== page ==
I’m not a big fan of the Dark Knight Returns. I feel that Miller turned Batman into a right-wing nutjob. He made him act like some retired WWII general, who was uncompassionate and was the only person with the right answers. Almost as bad was Miller’s portrayal of Superman as a braindead goon henchman of the government. I don’t mind Miller’s version but I don’t feel that it’s a definiate representation of either hero. They don’t fit the characters as they were written in the past 50-plus years.

I nominate Batman:Year One to be the definative version of Batman. It’s more a story about Commissioner Gordan than Batman but the limited exposure of Batman made him more mysterious and a creature of the night. Not knowing more about him made him something to be feared. Batman seems much more human in this than he does in Dark Knight Returns.

Alan Moore’s two-parter - Superman: Whatever Happened to the Man of Tomorrow? best represents Superman to me. Written as an “imaginary story” in the style of 50’s DC comics, it proved what kind of hero Superman really was. Not just a boring character who could defeat anything that came in his way. This story is his real struggle to do the right thing. And you really feel the love and devotion he and his friends and family had for each other. One of my favorite books period.

The Authority: Outer Dark. The team known for taking on ever bigger, badder villains winds up fighting “god.” And winning.

Grendel: Devil by the Deed. The story of the tragic, almost mythic, relationship among Hunter Rose, the first Grendel; Argent, the tortured Wolf who serves as his adversary; and Stacey Palumbo, Grendel’s adopted daughter who is loved by them both. From the seething corruption underlying ever stratum of society, the uncomfortable relationships between men and women of vastly different ages, the seeting frustration of the brilliant Grendel faced with the mediocrity and boredom of every day society, and the tragic ending - all classic Grendel.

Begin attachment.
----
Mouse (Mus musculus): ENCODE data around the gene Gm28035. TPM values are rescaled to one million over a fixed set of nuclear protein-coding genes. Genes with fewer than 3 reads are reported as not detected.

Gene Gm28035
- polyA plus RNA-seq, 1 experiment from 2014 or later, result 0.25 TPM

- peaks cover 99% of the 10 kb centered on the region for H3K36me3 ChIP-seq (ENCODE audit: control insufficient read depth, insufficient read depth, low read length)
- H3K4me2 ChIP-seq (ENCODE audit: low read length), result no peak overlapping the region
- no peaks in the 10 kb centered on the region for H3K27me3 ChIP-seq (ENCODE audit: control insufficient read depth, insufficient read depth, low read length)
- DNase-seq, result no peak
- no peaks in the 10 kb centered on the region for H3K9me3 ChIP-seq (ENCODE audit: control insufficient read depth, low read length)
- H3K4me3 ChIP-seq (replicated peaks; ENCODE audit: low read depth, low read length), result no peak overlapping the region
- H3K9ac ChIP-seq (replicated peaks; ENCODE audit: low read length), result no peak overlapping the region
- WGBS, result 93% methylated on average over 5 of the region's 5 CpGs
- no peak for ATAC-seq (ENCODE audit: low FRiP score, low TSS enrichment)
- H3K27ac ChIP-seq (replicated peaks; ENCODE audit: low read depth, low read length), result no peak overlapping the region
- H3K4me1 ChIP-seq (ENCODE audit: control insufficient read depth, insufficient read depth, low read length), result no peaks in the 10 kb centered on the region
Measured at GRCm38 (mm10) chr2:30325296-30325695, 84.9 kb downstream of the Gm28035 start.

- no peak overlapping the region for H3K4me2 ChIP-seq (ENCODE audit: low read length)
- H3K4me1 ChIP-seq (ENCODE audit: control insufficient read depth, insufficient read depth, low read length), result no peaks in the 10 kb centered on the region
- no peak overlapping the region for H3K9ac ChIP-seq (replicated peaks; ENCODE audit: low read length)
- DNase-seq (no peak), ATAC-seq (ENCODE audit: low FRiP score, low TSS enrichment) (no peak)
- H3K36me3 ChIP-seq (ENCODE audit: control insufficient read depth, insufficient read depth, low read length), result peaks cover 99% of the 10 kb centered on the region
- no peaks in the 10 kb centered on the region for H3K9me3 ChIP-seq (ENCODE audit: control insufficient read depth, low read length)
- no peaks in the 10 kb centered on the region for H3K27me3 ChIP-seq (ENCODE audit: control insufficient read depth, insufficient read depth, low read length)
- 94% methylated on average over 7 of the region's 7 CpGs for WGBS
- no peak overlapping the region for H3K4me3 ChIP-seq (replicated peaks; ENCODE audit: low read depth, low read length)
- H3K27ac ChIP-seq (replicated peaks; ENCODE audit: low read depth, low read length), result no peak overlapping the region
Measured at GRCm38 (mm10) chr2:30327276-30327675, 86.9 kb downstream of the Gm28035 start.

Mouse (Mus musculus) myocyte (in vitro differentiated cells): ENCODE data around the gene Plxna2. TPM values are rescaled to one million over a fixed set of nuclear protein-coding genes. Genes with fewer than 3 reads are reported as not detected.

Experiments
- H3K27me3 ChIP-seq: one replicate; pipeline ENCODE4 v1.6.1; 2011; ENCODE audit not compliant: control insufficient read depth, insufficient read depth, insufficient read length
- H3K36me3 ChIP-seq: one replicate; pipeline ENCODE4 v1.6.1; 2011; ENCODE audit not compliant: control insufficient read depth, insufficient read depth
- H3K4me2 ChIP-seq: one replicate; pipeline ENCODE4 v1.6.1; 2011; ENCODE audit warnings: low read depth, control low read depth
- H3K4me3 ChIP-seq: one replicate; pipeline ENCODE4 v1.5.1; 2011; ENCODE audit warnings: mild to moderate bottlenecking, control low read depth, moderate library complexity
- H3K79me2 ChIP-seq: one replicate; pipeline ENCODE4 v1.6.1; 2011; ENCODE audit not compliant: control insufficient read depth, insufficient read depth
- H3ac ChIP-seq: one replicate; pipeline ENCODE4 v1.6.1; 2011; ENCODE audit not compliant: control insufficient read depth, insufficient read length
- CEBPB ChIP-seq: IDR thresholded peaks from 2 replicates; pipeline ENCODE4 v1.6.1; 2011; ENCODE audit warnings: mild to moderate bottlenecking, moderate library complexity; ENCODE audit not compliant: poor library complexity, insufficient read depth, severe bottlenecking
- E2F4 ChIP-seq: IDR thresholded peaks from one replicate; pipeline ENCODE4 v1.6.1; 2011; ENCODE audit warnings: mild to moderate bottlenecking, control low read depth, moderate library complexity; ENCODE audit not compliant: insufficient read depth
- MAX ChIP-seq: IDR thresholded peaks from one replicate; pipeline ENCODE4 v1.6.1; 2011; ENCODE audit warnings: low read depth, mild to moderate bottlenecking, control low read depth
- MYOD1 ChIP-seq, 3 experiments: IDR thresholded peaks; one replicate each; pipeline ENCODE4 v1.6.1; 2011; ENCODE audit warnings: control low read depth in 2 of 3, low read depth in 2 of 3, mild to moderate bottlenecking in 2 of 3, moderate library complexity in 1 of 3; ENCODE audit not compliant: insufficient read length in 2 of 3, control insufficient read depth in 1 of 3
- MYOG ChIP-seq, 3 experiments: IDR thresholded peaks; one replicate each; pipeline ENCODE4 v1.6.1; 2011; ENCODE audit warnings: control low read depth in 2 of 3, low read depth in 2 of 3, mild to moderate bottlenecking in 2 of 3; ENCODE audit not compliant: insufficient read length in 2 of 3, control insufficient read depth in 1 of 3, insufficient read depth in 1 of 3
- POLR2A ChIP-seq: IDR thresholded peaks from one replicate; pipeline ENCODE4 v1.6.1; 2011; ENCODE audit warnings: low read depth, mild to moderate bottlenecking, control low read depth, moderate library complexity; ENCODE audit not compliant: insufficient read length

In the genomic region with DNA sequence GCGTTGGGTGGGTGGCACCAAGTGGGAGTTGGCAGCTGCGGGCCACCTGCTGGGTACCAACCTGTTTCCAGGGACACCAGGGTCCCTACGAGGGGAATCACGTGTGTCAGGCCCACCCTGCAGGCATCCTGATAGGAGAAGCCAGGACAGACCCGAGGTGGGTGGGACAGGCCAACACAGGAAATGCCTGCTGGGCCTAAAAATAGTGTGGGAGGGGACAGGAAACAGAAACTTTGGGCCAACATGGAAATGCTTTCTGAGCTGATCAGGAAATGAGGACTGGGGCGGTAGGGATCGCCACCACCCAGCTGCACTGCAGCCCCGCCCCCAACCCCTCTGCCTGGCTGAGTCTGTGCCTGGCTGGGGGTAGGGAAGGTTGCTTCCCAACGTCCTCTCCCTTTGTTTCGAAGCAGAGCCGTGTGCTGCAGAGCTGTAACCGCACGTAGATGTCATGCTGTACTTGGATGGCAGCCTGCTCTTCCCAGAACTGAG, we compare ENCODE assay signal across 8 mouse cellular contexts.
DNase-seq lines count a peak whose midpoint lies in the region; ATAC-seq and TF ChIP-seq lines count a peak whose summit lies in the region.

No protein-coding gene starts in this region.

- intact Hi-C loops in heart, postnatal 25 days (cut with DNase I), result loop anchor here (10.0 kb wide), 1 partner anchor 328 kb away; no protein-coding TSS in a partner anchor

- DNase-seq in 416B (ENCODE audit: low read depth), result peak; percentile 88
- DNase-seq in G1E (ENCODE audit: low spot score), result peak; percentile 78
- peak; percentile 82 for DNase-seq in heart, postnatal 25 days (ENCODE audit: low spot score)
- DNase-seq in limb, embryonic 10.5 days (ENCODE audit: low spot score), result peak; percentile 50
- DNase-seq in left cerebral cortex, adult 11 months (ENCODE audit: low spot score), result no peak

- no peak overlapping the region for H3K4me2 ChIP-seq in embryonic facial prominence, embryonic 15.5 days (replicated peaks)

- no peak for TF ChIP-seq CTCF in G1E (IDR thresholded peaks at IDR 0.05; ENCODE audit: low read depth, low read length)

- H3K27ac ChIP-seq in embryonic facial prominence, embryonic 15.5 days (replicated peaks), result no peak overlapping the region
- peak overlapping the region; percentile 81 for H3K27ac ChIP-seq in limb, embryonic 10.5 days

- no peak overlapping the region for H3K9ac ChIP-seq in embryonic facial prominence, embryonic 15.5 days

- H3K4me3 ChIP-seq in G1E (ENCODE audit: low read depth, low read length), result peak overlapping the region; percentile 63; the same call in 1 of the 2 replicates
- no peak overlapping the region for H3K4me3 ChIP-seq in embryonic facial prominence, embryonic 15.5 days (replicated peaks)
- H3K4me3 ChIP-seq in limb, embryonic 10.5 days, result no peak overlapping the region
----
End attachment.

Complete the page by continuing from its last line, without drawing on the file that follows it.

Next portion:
Zatanna: Everyday Magic. It’s light, fun, and full of magic in more than one meaning of the word. She’s smart, popular on the stage and even more powerful off of it. And, for once, one of the grrls gets the better of John Constantine. What more could one ask for?

Black Panther: The Client. Rich king from Wakanda fights crime in America out of a sense of honor and responsibility and some terrific one-liners. Plus, storytelling containing lots of classic Christopher Priest flashbacks.

Seconding Big Bad Voodoo Lou’s nomination of Born Again for Daredevil, and shocked that he hasn’t mentioned Sins of the Father for Starman. I’ll leave the latter for him to discuss…

I agree with you on Batman: Year One, but I believe Max Mercury was a reintroduction of Quicksilver, a Quality Comics character that dates back to the 1940s. He was in DC’s Who’s Who series in the 1980s.

I also agree with all of Selkie’s nominations.

I thank you, kind sir. Now that I read it, I wish I’d proofed it a little more closely on preview. :smack: